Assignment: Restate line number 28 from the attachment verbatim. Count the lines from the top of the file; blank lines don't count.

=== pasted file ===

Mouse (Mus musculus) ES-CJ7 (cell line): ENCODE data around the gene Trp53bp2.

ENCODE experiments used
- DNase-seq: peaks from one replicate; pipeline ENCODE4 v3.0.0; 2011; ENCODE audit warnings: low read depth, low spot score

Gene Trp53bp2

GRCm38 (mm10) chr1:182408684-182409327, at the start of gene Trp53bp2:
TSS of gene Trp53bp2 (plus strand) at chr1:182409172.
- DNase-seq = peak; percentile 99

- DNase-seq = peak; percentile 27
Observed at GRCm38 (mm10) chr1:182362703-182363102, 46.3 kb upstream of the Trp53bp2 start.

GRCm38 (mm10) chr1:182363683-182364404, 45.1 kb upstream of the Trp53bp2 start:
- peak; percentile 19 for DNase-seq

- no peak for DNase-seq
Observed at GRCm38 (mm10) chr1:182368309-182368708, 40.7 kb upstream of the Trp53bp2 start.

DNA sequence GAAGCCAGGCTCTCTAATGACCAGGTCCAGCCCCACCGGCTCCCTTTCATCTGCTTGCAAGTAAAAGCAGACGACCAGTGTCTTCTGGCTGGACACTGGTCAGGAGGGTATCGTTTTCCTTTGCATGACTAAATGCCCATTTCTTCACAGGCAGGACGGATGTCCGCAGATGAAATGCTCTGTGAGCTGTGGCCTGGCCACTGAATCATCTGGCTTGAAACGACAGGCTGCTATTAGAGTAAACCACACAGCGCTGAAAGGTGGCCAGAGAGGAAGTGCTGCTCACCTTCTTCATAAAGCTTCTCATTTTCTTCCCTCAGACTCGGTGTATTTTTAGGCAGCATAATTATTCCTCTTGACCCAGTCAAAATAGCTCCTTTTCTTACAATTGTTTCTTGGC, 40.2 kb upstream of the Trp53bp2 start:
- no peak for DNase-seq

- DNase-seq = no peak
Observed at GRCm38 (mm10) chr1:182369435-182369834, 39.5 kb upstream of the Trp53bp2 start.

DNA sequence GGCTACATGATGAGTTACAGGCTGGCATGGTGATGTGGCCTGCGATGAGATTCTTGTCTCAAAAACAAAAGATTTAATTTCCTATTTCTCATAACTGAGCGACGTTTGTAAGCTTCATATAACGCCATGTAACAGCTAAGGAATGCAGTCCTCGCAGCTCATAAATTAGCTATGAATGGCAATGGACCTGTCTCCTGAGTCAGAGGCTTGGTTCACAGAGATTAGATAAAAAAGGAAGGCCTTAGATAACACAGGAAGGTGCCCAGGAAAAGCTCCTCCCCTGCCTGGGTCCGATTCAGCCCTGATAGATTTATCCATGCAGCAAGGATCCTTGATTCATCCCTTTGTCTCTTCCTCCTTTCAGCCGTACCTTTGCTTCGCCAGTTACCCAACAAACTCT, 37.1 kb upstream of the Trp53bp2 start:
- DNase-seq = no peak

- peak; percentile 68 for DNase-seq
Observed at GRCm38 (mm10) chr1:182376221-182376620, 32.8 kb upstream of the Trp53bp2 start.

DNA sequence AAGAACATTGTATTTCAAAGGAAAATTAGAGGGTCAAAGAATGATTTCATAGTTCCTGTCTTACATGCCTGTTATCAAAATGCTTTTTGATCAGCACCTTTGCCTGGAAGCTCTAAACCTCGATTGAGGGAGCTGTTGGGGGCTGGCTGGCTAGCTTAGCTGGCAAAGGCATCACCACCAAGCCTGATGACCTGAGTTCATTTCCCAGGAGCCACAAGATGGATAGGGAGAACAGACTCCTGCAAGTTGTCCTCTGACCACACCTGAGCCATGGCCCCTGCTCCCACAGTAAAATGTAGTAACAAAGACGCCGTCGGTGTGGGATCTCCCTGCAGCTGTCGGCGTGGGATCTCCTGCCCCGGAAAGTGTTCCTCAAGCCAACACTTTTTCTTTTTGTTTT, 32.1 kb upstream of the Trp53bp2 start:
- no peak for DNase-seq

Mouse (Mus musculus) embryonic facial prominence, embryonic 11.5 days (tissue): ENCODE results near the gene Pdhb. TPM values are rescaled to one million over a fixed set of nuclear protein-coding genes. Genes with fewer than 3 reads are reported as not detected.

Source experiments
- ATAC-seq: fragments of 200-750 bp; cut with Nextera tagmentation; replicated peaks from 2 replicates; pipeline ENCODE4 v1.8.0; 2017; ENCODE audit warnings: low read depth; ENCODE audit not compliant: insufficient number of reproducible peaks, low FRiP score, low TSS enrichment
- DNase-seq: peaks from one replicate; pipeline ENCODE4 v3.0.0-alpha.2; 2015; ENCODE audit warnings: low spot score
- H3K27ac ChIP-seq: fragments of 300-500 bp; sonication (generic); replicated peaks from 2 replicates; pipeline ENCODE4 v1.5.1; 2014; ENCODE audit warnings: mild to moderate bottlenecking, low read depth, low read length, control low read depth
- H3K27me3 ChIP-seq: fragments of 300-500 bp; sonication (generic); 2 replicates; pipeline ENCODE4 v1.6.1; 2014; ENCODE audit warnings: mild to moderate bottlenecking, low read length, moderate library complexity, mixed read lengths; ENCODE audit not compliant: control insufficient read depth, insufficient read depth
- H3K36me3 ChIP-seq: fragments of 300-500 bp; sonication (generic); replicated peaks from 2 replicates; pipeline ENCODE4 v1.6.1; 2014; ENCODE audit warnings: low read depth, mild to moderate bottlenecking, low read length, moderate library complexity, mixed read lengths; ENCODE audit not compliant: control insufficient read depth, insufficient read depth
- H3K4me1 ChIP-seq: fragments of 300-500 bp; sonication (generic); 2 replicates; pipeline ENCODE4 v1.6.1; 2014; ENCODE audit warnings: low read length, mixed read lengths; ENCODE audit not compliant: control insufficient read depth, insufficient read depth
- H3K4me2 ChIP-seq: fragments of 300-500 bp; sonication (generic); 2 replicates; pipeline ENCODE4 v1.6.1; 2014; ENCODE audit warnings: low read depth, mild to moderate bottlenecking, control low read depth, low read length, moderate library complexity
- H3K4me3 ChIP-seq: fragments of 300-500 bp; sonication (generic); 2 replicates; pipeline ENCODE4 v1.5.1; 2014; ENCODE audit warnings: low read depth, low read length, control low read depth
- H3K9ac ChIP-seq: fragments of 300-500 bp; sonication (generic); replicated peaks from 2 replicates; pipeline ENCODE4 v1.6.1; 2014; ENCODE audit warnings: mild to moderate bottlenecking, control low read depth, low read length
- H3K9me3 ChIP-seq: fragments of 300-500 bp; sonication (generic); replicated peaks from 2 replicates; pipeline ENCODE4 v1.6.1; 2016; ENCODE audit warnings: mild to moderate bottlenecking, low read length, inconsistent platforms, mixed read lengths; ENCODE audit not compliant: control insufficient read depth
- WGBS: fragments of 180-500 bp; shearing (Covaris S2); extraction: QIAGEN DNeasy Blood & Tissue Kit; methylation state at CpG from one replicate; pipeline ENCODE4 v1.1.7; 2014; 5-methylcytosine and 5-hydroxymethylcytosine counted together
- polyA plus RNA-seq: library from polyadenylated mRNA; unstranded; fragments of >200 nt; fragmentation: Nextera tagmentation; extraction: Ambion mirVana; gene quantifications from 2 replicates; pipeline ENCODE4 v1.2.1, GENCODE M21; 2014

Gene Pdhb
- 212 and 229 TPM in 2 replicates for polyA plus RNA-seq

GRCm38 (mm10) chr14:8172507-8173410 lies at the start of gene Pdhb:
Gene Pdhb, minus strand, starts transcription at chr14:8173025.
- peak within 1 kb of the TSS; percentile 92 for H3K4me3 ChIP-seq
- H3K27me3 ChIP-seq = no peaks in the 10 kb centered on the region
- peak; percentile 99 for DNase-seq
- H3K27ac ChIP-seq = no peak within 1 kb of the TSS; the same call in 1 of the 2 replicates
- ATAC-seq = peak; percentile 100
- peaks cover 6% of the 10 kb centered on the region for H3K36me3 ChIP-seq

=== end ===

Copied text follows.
- H3K27ac ChIP-seq: fragments of 300-500 bp; sonication (generic); replicated peaks from 2 replicates; pipeline ENCODE4 v1.5.1; 2014; ENCODE audit warnings: mild to moderate bottlenecking, low read depth, low read length, control low read depth